When running a small business, it is essential to understand the difference between tax fraud and tax negligence. In this article, we clarify these terms so that you can avoid unsavory business practices and stay on the right side of the law.
Let's start with some basic definitions to understand the difference between tax fraud and negligence.
Fraud is wrongful or criminal deception that results in financial or personal gain.
Negligence is failure to take proper care in doing something.
The IRS defines tax fraud as "the willful and material submission of false statements or documents in connection with an application and/or return." From this and the above definition, the key terms are "intended" and "willful." Tax fraud is intentional. In other words, someone who commits tax fraud is willfully doing so.
Two primary examples of tax fraud are failing to file a tax return or filing a false return. If the IRS suspects tax fraud, they look for key factors:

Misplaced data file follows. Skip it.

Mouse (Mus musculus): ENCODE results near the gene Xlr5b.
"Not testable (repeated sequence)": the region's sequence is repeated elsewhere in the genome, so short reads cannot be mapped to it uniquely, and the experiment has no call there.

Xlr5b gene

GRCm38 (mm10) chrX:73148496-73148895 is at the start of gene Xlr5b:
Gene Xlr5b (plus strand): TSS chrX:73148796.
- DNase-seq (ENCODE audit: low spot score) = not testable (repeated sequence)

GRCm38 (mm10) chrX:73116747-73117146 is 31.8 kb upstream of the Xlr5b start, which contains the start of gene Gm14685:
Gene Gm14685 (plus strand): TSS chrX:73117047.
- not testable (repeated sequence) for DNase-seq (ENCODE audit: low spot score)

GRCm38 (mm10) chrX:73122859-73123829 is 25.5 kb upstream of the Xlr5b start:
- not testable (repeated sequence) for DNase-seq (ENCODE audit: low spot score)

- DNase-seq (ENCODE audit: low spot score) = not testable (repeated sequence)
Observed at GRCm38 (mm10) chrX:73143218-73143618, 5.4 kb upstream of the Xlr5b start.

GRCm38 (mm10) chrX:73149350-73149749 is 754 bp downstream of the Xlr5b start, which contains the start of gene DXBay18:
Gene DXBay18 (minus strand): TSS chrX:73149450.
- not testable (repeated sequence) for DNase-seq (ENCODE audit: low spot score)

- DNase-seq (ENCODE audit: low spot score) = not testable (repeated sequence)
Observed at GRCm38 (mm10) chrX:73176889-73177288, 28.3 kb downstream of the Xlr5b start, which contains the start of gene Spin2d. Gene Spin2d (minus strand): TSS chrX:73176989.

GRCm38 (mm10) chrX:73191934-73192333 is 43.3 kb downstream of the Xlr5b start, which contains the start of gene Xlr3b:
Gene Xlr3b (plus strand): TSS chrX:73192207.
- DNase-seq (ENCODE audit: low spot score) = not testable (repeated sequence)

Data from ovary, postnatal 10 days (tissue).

Of course, not everyone fails to pay taxes if committing intentional fraud. That's where negligence comes into play.
The key point to focus on with negligence is that it is unintentional. For example, let's say you're completing your business taxes and accidentally typing in an incorrect amount by mistake. You weren't intentionally or purposefully entering the wrong amount; you simply made a human error. While you were negligent in that act, you were not behaving fraudulently.
You can think of negligence as a careless error.
If the IRS suspects tax negligence, they will definitely let you know. A penalty will be added to the unpaid or misreported tax up to about 20% of the tax due, so you do not get off easy. In fact, tax negligence is more common than you think. The IRS estimates that about 17% of all taxpayers in the U.S. are non-compliant when filing taxes. In other words, it's easy to make a mistake.
It's easy to avoid tax fraud – pay your taxes promptly, honestly. Avoiding tax negligence may be more complicated since it can result from human error. To ensure that you're not negligent when it comes to filing your small business taxes, employ the services of a qualified tax accountant or CPA. They are trained to find issues that could get you into trouble with the IRS and are up to date on the latest tax laws and regulations. A skilled accountant can save you time, stress, and money in the long run!